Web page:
As the days get shorter and the sun starts to hide itself more, us film photographers are forced to adapt to these conditions. Our choices for film stocks starts to become more and more... limited. How do you know which is right for you in these later months of the year?
I'm here to help you pick the perfect film stocks for your Halloween parties or photo walks through a winter wonderland.
First things first: Picking the right film speed (ISO)
Since the sun is less common this time of year, you need to think first and foremost about how much help you'll need from the film you're shooting. While in the summertime you can get away with an ISO 50 and 100 speed film, if you're in a darker place like me, you're going to need more sensitive film in order to hit your shots. Personally, I never shoot less than ISO 400 this time of year. I live in Seattle, where it's grey and dark for 80% of the year. Because of this, I need as much help as I can get from my film to let me walk around all day and not need a tripod.
When it comes to 400 ISO film stocks, you have a few great options. You can go with old reliable (Portra 400), but I feel like that's always the obvious answer. Some other great (and less expensive options) are Ultramax 400, Lomography 400, and Fuji Superia 400. Each of these offer different, distinct looks for your photos. Kodak stocks tend to lean towards warm brown/orange tones, while Fuji leans more into green. Lomography tends to be more saturated than both.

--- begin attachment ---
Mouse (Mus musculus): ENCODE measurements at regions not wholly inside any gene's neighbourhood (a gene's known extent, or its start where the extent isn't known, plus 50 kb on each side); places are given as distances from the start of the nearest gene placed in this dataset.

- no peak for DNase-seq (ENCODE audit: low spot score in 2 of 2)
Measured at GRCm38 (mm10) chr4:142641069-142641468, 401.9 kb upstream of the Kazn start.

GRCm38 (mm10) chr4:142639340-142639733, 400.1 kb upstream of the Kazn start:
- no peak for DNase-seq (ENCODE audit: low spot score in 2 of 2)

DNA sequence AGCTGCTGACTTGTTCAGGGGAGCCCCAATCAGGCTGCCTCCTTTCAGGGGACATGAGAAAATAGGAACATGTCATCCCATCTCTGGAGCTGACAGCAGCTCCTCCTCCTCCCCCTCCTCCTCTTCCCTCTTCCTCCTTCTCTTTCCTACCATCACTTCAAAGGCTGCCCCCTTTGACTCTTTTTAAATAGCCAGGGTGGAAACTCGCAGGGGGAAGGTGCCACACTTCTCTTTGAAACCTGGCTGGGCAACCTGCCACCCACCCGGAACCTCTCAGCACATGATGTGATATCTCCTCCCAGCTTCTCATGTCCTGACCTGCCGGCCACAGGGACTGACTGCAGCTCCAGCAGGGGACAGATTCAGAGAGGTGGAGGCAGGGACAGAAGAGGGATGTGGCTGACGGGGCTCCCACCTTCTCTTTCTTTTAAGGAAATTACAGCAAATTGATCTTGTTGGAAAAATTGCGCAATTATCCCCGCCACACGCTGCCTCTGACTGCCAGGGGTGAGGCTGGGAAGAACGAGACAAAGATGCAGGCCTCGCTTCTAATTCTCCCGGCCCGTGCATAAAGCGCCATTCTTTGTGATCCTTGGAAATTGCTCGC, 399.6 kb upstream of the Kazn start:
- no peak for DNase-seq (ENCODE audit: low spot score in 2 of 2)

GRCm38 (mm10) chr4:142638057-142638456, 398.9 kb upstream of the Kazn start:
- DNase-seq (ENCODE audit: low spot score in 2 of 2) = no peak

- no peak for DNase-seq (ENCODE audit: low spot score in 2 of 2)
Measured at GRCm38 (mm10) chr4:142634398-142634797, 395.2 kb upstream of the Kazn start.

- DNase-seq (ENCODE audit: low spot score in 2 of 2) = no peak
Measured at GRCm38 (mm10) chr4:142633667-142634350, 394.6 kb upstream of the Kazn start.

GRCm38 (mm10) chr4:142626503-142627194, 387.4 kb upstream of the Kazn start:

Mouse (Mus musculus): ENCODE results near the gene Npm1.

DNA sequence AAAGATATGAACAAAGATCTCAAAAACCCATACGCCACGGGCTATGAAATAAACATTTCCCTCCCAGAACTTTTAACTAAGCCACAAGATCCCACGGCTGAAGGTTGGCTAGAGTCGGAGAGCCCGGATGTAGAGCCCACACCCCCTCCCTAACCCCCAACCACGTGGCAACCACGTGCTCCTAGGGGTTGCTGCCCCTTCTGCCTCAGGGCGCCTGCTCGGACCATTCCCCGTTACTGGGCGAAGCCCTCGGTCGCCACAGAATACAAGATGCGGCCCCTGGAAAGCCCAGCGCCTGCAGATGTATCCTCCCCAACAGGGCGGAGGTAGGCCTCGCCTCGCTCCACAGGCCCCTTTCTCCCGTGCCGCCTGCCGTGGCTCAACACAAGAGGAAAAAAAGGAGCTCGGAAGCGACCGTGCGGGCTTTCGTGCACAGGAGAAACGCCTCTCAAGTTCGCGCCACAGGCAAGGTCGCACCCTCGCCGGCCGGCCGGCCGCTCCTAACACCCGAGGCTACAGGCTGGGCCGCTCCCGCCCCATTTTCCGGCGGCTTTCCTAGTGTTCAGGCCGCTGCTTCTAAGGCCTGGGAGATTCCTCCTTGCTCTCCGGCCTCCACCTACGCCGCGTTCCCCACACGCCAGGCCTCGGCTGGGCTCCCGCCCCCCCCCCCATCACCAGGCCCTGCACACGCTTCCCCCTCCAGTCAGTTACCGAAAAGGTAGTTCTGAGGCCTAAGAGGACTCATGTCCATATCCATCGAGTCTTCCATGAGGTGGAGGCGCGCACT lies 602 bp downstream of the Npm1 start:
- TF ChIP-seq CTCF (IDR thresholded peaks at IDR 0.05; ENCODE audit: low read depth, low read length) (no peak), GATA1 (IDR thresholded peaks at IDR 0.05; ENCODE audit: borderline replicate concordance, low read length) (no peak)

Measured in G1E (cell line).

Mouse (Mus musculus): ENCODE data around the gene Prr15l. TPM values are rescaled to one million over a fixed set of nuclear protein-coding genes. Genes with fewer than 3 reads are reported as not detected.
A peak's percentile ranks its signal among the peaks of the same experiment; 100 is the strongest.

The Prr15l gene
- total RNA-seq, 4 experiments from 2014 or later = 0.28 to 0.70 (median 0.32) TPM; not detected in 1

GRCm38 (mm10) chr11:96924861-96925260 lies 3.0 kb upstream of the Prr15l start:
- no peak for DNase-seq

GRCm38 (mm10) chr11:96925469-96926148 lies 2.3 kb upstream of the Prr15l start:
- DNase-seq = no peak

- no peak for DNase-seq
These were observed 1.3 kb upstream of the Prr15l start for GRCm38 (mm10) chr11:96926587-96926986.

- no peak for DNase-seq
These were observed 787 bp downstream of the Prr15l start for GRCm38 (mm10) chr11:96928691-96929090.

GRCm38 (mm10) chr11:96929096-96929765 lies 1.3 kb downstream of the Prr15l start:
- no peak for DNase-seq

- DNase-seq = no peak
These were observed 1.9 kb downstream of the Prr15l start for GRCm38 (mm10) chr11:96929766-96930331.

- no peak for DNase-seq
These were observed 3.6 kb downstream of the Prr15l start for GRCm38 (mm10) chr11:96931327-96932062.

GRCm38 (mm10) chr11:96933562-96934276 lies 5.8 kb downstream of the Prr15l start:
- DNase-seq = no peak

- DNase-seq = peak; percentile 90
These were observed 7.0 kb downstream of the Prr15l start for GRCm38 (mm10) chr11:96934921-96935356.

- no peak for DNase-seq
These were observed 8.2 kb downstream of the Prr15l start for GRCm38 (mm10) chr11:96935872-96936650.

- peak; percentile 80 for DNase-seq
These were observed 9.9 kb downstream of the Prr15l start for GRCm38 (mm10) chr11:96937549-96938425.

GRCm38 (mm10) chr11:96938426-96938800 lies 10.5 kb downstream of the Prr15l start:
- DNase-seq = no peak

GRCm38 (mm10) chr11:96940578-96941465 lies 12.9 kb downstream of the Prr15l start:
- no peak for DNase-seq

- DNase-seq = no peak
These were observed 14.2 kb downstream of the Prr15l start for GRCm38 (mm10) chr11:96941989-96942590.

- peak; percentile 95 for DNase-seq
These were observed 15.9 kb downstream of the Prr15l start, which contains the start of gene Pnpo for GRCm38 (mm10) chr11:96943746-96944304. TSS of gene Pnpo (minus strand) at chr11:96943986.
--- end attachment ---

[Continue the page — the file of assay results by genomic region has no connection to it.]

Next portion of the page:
Now, you're not limited to just 400 though! You also have other great high speed options like Cinestill 800T (if you like more "cinematic" photos), Kodak Tmax P3200 (If you like GRAIN), and Kodak Portra 800 (if you want to feel better than everyone).
Next: Picking your look
A huge part of picking a film to shoot is based on how you want it to look. As mentioned before, each of these stocks have their own pros and cons aesthetically.
For wandering through the woods: Fuji Superia 400. The greens of Fuji films are amazing for bringing out the beautiful green tones in nature. If you live in a green climate, this could be perfect.
For shooting fall leaves: Anything Kodak. Whether it's Portra or Ultramax, either will help with shooting the bright orange, browns, and reds.
For everyday carry: Kodak Portra 800. Great for indoor and outdoor, and offering nice nostalgic amounts of grain and color. It's the most expensive, but for good reason.
For the B&W lovers: Ilford Delta 3200 or Kodak Tmax P3200. Either of these will offer the feeling of night vision because of how fast these films are. Some recommend developing at 800 ISO instead of 3200, but regardless, they offer you plenty of versatility.